On the San Jacinto Battleground in 1836, Texas won its independence from Mexico with a crushing surprise attack by the Texan forces, whose battle cry was "Remember the Alamo!" To commemorate that victory, civic leaders in 1936 built a towering obelisk as tall as the Washington Monument but topped with a Texas Lone Star. In the base of the monument is a small museum of Texas history with some interesting exhibits, such as one about the relatively unsung Texas hero "Deaf" Smith, and a collection of watercolors of the Mexican War painted by Sam Chamberlain. There is also a small auditorium where you can watch a 35-minute documentary of the battle. If you would like to view some of the Port of Houston as well as the rest of the land for miles around, you can take the elevator up to the observation room in the top floor of the tower, which is more than 500 feet above the ground.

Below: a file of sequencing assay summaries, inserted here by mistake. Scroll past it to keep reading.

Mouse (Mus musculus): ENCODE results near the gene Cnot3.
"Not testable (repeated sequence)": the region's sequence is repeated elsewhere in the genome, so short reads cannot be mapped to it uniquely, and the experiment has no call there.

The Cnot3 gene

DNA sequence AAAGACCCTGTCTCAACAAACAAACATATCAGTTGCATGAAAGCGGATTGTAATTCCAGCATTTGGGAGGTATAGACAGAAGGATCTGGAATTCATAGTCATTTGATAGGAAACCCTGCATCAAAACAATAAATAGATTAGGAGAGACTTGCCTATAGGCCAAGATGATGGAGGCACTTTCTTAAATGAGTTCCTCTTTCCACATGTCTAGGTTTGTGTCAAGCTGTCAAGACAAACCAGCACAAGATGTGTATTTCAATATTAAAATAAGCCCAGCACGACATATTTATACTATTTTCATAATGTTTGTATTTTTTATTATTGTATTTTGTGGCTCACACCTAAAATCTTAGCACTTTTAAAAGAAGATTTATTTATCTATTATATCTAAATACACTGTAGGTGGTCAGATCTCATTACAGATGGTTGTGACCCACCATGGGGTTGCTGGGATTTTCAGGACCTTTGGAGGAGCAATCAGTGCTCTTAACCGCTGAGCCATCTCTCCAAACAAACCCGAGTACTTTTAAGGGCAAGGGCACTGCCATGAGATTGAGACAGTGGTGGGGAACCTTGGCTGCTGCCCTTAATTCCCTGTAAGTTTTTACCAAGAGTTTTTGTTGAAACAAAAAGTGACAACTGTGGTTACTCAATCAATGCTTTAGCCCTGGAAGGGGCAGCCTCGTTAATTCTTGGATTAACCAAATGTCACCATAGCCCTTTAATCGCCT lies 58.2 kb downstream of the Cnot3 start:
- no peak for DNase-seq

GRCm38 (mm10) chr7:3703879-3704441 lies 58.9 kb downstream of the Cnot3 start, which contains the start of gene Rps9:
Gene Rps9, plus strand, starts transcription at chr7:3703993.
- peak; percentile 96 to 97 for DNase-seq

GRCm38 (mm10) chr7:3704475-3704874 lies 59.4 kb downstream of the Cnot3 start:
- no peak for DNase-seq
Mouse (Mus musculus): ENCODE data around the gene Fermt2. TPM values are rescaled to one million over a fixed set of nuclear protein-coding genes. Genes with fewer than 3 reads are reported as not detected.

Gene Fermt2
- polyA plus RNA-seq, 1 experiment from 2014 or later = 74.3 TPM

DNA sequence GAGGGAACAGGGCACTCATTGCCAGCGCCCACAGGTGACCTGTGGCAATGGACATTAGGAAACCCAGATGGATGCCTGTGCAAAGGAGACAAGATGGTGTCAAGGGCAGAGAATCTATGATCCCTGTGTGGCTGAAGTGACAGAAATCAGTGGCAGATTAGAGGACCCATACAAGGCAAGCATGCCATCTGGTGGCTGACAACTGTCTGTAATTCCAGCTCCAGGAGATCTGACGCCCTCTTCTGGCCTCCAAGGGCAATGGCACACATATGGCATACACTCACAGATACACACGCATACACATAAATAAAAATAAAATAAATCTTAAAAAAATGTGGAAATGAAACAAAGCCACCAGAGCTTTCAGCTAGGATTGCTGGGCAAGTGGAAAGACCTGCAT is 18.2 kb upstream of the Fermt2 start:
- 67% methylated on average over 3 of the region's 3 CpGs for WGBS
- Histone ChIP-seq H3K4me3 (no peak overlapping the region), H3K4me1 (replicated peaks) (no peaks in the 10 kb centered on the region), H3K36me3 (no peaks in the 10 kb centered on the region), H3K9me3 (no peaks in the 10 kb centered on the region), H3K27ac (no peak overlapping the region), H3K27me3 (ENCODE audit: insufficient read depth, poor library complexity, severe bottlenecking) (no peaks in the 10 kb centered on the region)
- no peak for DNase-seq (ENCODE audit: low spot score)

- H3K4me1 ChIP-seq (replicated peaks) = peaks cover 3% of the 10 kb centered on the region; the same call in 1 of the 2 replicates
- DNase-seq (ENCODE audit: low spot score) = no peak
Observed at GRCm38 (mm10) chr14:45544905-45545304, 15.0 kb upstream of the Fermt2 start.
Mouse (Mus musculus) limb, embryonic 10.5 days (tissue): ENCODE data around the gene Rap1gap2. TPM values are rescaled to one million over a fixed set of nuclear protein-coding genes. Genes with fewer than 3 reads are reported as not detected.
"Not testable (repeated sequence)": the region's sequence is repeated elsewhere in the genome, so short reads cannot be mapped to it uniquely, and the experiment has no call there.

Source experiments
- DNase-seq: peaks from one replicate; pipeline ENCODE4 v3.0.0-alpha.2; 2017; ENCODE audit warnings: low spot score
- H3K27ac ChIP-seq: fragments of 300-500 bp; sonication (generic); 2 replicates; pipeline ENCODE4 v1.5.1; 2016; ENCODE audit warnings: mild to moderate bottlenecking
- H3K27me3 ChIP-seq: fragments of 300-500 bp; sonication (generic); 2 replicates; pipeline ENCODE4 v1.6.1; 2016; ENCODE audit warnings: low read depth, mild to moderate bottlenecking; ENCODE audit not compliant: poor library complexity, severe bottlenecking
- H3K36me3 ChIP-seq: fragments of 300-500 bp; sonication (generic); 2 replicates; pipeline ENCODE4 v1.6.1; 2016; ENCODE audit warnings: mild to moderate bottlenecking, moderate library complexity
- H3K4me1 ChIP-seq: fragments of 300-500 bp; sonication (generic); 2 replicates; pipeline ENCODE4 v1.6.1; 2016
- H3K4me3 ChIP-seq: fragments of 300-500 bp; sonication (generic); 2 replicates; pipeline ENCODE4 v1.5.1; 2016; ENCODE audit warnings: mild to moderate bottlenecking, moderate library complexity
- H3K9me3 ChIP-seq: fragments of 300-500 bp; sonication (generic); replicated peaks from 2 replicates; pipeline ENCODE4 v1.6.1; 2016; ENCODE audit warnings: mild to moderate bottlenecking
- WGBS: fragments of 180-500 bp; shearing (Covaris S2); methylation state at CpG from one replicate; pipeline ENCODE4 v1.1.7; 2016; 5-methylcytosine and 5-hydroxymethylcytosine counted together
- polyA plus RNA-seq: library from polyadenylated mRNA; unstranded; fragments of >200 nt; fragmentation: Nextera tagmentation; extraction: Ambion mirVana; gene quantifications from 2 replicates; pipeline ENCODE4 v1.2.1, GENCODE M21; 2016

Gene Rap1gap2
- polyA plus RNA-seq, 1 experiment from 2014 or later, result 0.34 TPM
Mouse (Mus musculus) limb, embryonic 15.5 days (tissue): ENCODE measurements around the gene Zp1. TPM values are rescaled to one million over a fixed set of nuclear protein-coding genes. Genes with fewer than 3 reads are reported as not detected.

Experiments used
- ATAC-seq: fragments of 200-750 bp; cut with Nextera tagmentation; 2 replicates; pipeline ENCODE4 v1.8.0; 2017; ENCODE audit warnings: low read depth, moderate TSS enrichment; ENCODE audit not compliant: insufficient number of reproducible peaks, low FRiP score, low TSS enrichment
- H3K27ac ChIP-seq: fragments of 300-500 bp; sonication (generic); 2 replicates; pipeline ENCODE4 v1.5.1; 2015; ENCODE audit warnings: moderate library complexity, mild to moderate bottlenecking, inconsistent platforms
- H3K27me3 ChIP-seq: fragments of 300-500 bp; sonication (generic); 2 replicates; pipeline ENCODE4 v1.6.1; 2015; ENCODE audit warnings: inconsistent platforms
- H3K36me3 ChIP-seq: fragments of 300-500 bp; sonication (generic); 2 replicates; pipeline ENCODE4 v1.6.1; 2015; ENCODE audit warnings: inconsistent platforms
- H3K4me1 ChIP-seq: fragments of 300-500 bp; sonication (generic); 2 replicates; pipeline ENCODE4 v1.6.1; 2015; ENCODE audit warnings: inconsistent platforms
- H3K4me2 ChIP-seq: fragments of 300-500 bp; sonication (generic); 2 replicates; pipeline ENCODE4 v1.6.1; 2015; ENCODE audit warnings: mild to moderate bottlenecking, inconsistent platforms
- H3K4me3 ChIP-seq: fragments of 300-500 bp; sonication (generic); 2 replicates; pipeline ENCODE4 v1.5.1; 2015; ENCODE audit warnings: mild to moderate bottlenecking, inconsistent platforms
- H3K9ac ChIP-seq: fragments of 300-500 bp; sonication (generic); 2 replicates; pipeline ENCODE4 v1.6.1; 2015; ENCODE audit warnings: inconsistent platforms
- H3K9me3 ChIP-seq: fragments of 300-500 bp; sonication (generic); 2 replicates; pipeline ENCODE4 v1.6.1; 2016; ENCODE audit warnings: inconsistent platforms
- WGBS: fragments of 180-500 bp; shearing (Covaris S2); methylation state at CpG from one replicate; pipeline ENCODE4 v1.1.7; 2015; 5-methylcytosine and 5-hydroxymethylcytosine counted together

Across from the monument, in roughly the same place where the Texans began their advance, is the USS Texas. Built in 1914, before improvements in warplane technology made these large dreadnought battleships vulnerable, she is the last of her kind. Between the wars, the navy modernized the ship with antiaircraft and torpedo defenses, but it's still surprising that it survived World War II, having fought in both the Atlantic and the Pacific theaters. When you visit, you can clamber up to its small-caliber guns or onto the navigation bridge, inspect the crew's quarters, and check out the engine room. Life onboard was no picnic -- the quarters were cramped and facilities were minimal -- so it's interesting to learn that this ship was considered a lucky assignment. Plan on at least an hour to see the Texas, and as much again for the monument.
- © Frommer's 2013
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